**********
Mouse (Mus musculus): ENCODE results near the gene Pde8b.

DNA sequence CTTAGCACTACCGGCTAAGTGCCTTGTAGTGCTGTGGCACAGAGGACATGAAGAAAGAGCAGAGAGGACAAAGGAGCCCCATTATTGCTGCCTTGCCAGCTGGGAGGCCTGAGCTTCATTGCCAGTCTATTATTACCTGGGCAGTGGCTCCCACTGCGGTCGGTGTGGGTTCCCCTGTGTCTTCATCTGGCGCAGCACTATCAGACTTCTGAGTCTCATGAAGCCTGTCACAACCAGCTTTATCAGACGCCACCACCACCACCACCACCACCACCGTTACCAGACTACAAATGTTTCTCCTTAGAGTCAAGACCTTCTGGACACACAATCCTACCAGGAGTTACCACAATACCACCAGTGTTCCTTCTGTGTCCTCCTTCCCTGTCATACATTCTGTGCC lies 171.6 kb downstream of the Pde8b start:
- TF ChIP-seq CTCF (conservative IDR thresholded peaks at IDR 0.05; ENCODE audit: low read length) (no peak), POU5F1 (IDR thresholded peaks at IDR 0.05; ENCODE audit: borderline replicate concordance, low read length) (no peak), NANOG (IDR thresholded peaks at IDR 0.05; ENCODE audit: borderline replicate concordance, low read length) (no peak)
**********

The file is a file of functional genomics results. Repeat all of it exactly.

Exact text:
Mouse (Mus musculus): ENCODE results near the gene Pde8b.

DNA sequence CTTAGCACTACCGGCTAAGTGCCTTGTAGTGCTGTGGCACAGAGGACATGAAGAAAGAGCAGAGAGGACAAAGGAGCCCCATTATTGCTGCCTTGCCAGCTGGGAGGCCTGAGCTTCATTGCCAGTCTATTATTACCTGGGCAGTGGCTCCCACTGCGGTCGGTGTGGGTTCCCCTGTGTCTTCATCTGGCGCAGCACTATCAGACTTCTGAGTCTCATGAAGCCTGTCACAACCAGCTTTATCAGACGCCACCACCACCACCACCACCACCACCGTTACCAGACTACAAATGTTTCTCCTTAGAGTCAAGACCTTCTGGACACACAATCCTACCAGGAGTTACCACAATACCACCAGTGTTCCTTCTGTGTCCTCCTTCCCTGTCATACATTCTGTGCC lies 171.6 kb downstream of the Pde8b start:
- TF ChIP-seq CTCF (conservative IDR thresholded peaks at IDR 0.05; ENCODE audit: low read length) (no peak), POU5F1 (IDR thresholded peaks at IDR 0.05; ENCODE audit: borderline replicate concordance, low read length) (no peak), NANOG (IDR thresholded peaks at IDR 0.05; ENCODE audit: borderline replicate concordance, low read length) (no peak)